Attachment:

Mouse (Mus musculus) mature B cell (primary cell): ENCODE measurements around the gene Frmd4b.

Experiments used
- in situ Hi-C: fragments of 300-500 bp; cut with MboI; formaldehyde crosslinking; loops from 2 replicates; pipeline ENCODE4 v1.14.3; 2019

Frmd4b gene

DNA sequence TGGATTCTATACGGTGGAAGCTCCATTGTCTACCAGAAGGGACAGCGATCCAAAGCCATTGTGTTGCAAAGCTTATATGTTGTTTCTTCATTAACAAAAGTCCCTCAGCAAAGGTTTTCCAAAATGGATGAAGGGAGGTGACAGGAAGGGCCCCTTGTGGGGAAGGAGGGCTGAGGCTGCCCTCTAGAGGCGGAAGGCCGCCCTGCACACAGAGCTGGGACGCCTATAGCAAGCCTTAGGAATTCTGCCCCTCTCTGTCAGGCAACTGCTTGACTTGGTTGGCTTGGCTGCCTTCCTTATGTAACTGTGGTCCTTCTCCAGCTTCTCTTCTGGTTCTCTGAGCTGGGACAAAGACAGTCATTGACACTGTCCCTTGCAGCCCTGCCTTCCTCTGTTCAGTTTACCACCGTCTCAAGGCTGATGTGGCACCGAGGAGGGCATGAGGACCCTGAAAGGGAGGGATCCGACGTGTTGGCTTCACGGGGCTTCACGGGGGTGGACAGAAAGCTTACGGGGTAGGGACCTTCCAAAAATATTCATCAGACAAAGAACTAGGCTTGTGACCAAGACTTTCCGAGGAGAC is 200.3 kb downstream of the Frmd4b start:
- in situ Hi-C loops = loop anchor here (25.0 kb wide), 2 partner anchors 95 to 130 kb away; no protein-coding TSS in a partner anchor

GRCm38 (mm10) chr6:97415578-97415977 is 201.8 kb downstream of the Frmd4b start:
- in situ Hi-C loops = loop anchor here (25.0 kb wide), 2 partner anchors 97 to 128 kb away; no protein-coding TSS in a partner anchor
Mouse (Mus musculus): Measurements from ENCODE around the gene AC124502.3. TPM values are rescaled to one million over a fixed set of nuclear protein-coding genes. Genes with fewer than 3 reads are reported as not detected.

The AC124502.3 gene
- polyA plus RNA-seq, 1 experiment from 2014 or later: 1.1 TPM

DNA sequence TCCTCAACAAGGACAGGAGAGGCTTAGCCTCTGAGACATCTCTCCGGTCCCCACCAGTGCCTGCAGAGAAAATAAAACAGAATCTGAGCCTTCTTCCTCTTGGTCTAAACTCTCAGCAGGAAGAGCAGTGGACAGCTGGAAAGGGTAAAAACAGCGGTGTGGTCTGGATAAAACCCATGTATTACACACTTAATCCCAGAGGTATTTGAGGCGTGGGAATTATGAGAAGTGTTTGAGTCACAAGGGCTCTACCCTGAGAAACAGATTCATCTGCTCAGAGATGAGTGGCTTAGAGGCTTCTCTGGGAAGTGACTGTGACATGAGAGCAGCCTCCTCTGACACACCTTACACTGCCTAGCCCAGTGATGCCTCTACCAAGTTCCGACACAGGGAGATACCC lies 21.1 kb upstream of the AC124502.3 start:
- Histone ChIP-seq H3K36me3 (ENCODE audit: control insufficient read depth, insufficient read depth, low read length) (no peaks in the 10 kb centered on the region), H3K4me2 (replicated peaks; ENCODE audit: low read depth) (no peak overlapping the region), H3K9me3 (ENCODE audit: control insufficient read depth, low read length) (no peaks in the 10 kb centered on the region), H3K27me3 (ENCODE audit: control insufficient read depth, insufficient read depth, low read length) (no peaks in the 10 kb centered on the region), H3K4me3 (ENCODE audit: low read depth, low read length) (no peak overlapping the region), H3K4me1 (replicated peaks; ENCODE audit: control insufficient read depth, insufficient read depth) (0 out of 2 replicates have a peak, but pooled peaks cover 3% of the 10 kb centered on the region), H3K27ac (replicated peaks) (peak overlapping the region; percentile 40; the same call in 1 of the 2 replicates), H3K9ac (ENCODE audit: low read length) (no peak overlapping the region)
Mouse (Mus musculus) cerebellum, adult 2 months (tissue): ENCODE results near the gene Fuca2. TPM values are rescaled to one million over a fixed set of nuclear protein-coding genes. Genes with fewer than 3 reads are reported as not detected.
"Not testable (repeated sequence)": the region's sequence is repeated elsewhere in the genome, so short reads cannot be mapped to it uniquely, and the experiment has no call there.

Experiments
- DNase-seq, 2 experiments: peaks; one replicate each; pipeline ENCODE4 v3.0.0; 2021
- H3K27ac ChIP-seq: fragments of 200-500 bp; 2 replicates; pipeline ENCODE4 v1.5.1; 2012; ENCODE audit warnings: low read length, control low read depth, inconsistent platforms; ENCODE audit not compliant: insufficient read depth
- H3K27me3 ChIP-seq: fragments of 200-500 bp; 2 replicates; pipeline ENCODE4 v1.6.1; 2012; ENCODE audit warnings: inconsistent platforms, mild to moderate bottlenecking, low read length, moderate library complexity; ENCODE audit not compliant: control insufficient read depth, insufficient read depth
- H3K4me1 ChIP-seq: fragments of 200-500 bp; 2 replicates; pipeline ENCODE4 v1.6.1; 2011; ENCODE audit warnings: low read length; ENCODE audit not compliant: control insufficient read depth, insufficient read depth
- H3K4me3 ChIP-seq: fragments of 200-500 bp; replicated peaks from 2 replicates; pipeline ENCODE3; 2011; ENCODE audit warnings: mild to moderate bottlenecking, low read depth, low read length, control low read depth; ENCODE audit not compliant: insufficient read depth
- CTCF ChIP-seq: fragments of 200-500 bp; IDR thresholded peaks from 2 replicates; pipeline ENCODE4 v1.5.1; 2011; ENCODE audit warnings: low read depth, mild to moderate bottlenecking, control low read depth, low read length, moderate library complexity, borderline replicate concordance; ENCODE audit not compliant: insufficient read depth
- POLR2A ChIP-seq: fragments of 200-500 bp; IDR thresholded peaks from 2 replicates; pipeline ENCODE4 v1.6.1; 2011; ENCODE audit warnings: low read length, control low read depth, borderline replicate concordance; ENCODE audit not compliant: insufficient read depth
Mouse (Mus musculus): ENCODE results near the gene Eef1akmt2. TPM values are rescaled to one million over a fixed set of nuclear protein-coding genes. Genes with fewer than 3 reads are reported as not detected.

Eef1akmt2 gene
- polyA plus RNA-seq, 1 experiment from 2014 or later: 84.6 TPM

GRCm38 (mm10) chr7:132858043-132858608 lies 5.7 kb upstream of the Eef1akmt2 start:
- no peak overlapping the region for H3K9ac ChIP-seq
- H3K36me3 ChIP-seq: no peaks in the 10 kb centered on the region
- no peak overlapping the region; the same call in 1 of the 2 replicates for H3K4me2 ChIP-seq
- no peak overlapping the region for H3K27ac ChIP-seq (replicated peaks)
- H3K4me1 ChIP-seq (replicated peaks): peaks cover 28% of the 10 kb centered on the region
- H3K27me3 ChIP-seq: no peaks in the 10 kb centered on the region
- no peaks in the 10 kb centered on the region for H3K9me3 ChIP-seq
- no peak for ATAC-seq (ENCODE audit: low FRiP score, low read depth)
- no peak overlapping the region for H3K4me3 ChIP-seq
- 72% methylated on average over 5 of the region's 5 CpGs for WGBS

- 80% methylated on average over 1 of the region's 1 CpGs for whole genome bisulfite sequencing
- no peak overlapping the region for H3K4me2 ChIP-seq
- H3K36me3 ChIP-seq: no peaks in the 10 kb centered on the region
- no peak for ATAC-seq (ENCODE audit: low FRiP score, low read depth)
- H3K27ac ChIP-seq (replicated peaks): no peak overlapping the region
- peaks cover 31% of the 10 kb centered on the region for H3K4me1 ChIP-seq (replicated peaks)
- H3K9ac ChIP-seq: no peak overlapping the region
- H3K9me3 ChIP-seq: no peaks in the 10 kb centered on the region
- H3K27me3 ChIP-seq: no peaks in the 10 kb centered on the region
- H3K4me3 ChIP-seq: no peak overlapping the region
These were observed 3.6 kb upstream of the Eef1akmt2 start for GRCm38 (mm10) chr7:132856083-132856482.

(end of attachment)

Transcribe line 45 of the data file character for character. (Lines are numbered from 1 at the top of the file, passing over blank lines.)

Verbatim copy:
- H3K9me3 ChIP-seq: no peaks in the 10 kb centered on the region